+ team. As such the tasks can be divided into two types. User tasks and
+ server tasks.
+ \item[Dataflow model] \hfill \\
+ The process involves the data constantly moving between the server
+ and workstations with data elements being added at every step. These
+ flows are rather complex and relate closely to th workflow of the
+ project. Given the scale of the data being processed, transferring the data
+ from one end to another has a large cost. As such this cost should
+ be factored into the design.
+ \item[Staff Turnover] \hfill \\
+ The project consists of a core number of individuals as well as
+ a group of interns that cycle in and out of the project on a regular
+ basis. This would have an impact at the task
+ level if a user fails to complete a particular task before leaving
+ the project. Due to the high staff turnover rate this would
+ be a frequent occurrence and as such would have to be sufficiently
+ dealt with by the system.
+ \item[Repeatability] \hfill \\
+ In creating this data the same processes are essentially followed
+ on all sites. In the design of the processes these would need to
+ be reusable on different sites with very little effort. This
+ will aid in the easy repeatability of the science.
+ \item[Integration with existing software] \hfill \\
+ The Zamani project uses a wide variety of programs is used during
+ the processing of this data. The workflow system would as such
+ would have to integrate with this software as well.
+ \item[System Backup] \hfill \\
+ Each site consists out of a set data items. This data is very valuable
+ and is often times irreplaceable. In the case of a system failure
+ the loss of the data would have great costs. As this system would
+ be controlling these items it would have to allow for the site
+ to be backed up.
+ \item[Provenance] \hfill \\
+ Provenance refers to the documented history of an object\cite{moreau2008open}. For
+ digital objects this refers to all the objects, processes and agents
+ involved in the life cycle of the object. Provenance is perceived as
+ a crucial component in workflow systems. This is designed to aid in
+ analysis of systems and help ensure reproducibility. The Open
+ Provenance Model was designed represent the capabilities of a system.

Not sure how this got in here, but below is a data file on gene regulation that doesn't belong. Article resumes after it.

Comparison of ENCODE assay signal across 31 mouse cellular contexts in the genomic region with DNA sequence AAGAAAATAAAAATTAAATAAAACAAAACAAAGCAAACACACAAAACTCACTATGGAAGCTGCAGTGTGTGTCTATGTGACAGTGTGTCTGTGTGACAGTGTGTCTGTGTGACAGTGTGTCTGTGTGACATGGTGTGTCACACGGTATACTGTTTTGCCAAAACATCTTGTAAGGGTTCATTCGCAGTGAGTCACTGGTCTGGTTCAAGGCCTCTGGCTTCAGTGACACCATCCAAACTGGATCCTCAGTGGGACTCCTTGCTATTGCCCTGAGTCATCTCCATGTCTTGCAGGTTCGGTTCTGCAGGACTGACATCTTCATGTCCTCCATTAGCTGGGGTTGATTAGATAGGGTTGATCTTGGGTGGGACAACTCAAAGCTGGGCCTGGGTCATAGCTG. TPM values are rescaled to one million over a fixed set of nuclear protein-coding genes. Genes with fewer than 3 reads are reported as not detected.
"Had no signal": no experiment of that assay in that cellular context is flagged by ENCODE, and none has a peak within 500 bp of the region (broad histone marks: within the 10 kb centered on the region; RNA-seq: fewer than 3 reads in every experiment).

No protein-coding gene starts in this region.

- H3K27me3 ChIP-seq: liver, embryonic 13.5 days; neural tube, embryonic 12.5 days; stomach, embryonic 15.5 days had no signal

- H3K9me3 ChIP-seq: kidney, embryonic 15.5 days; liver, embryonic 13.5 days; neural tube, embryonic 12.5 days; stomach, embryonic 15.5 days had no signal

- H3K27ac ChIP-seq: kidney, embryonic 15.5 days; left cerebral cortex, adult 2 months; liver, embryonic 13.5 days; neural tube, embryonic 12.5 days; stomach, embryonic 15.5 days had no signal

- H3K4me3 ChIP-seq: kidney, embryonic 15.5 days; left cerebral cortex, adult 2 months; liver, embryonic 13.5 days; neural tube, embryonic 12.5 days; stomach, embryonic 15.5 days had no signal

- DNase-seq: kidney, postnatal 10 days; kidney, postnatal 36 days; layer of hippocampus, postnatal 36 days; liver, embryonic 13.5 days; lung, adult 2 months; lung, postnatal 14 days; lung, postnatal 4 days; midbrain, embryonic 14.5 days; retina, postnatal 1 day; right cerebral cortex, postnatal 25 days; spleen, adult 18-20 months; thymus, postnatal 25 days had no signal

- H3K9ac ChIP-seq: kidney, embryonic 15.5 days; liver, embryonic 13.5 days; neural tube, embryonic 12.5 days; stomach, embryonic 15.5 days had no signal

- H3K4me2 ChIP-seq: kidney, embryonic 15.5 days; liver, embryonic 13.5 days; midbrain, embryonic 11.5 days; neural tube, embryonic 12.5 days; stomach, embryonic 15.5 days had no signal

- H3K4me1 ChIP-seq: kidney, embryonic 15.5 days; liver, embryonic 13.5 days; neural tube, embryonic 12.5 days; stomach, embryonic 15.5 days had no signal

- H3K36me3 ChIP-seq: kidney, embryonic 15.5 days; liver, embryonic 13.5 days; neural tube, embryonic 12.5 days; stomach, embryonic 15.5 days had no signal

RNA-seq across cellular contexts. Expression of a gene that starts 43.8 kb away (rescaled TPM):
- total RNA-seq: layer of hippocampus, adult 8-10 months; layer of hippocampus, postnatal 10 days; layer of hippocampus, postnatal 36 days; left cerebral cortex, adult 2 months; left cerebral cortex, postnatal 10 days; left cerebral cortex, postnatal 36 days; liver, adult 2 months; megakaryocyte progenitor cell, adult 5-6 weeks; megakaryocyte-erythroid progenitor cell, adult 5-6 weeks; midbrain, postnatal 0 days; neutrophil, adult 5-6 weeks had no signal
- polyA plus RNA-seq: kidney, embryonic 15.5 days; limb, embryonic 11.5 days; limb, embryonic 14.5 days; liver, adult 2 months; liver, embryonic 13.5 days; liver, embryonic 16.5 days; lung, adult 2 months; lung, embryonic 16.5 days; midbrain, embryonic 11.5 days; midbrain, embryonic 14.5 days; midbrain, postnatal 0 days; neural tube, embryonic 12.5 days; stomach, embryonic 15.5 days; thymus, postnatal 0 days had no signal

+ This allows the technology to be defined in an agnostic way and
+ allows systems such as this to be built that uses this model.
+ This model consists of three primary entities: \begin{inparaenum}[(i)]
+ \item Artifacts; \item Process; and \item Agents.\end{inparaenum} These
+ artifacts are joined using relations and dependencies.
+ Figure~\ref{provenance} shows the relations between the entities of
+ the model. The benefit of using such a model is that it has been
+ extensively tested in other similar systems with great success.
+ \begin{figure}[!hb]
+ \begin{center}
+ \includegraphics[scale=0.5]{figures/provenance_edges.png}
+ \end{center}
+ \caption{Edges in the provenance model}
+ \label{provenance}
+ \end{figure}
+\section{Feasibility Demonstration\label{feasibility}}
+The core focus of the this iteration to ensure that the core types of tasks
+in the system would be supported. The main tasks being, user-tasks and tasks
+that can be automated. During this portion a significant amount of time and
+effort was spent on comparing different systems with each other.
+This phase produced a small system, that supported very primitive manual and automatic
+tasks. The system was integrated with \emph{Kepler}~\footnote{
+The Kepler Project: }, and could copy over files to a remote
+host. The tasks could be signaled as being, ``Not Done'', ``In Progress'' and ``Complete''.
+The initial design focussed on enabling the type of tasks required by the system.
+These tasks can be abstracted into two main types: \begin{inparaenum}[(i)] \item
+Manual User Tasks; and \item Automated tasks\end{inparaenum}.
+The workflow-management system will be run on the same server that hosts the central
+site repository. This would allow inherent data locality therefore would allow for
+efficient server operations on the data. These operations would be performed on data
+of a given site. Sites can be abstracted to a large hierarchical collection of data
+items. To aid in the repeatability of the system the hierarchy of each of these
+sites should kept consistent both within the main repository and on the user hosts.
+\subsubsection*{Server Task}
+The first type of task that would need to be facilitated by the system are those
+tasks that can be done automatically by the system and requires no interaction
+from a user. These include removing duplicate points in input data, or changing